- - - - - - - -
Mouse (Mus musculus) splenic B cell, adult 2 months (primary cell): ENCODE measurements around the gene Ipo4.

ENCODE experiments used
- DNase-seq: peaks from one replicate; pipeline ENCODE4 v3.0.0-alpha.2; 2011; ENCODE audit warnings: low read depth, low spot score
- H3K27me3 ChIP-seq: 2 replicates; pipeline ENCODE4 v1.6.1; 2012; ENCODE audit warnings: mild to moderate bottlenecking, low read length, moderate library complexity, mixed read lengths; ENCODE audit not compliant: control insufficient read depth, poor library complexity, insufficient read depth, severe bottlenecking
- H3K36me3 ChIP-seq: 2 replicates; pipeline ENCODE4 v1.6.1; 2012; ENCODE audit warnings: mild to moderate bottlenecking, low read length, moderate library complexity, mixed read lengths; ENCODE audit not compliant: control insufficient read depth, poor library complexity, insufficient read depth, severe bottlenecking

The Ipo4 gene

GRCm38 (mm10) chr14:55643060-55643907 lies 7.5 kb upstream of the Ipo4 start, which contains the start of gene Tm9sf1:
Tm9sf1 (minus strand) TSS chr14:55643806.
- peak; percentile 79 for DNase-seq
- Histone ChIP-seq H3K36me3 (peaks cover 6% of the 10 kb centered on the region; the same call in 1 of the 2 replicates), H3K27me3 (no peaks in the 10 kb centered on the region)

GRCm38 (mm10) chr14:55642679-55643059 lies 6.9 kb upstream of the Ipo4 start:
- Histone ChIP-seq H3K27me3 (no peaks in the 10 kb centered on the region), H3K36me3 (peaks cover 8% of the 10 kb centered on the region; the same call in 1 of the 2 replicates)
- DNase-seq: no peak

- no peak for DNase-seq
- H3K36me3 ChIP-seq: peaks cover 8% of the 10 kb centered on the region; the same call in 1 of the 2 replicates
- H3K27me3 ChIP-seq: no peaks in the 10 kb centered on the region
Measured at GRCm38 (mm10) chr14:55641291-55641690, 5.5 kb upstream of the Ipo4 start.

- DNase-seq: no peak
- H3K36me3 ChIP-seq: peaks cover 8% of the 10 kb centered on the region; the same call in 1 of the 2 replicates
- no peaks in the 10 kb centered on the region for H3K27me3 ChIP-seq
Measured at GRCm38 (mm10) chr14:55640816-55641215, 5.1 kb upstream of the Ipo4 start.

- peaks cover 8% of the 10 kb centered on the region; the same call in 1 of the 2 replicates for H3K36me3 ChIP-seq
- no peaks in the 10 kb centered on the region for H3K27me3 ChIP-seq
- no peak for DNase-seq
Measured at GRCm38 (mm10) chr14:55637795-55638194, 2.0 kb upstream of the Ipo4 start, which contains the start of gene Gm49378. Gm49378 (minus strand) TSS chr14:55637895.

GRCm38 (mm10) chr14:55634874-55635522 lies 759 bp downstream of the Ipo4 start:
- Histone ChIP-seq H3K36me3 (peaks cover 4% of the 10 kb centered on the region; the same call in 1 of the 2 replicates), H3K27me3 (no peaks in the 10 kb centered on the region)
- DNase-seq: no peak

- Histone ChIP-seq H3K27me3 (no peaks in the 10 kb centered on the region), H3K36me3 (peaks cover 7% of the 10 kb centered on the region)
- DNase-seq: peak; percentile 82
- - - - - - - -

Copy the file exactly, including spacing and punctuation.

Mouse (Mus musculus) splenic B cell, adult 2 months (primary cell): ENCODE measurements around the gene Ipo4.

ENCODE experiments used
- DNase-seq: peaks from one replicate; pipeline ENCODE4 v3.0.0-alpha.2; 2011; ENCODE audit warnings: low read depth, low spot score
- H3K27me3 ChIP-seq: 2 replicates; pipeline ENCODE4 v1.6.1; 2012; ENCODE audit warnings: mild to moderate bottlenecking, low read length, moderate library complexity, mixed read lengths; ENCODE audit not compliant: control insufficient read depth, poor library complexity, insufficient read depth, severe bottlenecking
- H3K36me3 ChIP-seq: 2 replicates; pipeline ENCODE4 v1.6.1; 2012; ENCODE audit warnings: mild to moderate bottlenecking, low read length, moderate library complexity, mixed read lengths; ENCODE audit not compliant: control insufficient read depth, poor library complexity, insufficient read depth, severe bottlenecking

The Ipo4 gene

GRCm38 (mm10) chr14:55643060-55643907 lies 7.5 kb upstream of the Ipo4 start, which contains the start of gene Tm9sf1:
Tm9sf1 (minus strand) TSS chr14:55643806.
- peak; percentile 79 for DNase-seq
- Histone ChIP-seq H3K36me3 (peaks cover 6% of the 10 kb centered on the region; the same call in 1 of the 2 replicates), H3K27me3 (no peaks in the 10 kb centered on the region)

GRCm38 (mm10) chr14:55642679-55643059 lies 6.9 kb upstream of the Ipo4 start:
- Histone ChIP-seq H3K27me3 (no peaks in the 10 kb centered on the region), H3K36me3 (peaks cover 8% of the 10 kb centered on the region; the same call in 1 of the 2 replicates)
- DNase-seq: no peak

- no peak for DNase-seq
- H3K36me3 ChIP-seq: peaks cover 8% of the 10 kb centered on the region; the same call in 1 of the 2 replicates
- H3K27me3 ChIP-seq: no peaks in the 10 kb centered on the region
Measured at GRCm38 (mm10) chr14:55641291-55641690, 5.5 kb upstream of the Ipo4 start.

- DNase-seq: no peak
- H3K36me3 ChIP-seq: peaks cover 8% of the 10 kb centered on the region; the same call in 1 of the 2 replicates
- no peaks in the 10 kb centered on the region for H3K27me3 ChIP-seq
Measured at GRCm38 (mm10) chr14:55640816-55641215, 5.1 kb upstream of the Ipo4 start.

- peaks cover 8% of the 10 kb centered on the region; the same call in 1 of the 2 replicates for H3K36me3 ChIP-seq
- no peaks in the 10 kb centered on the region for H3K27me3 ChIP-seq
- no peak for DNase-seq
Measured at GRCm38 (mm10) chr14:55637795-55638194, 2.0 kb upstream of the Ipo4 start, which contains the start of gene Gm49378. Gm49378 (minus strand) TSS chr14:55637895.

GRCm38 (mm10) chr14:55634874-55635522 lies 759 bp downstream of the Ipo4 start:
- Histone ChIP-seq H3K36me3 (peaks cover 4% of the 10 kb centered on the region; the same call in 1 of the 2 replicates), H3K27me3 (no peaks in the 10 kb centered on the region)
- DNase-seq: no peak

- Histone ChIP-seq H3K27me3 (no peaks in the 10 kb centered on the region), H3K36me3 (peaks cover 7% of the 10 kb centered on the region)
- DNase-seq: peak; percentile 82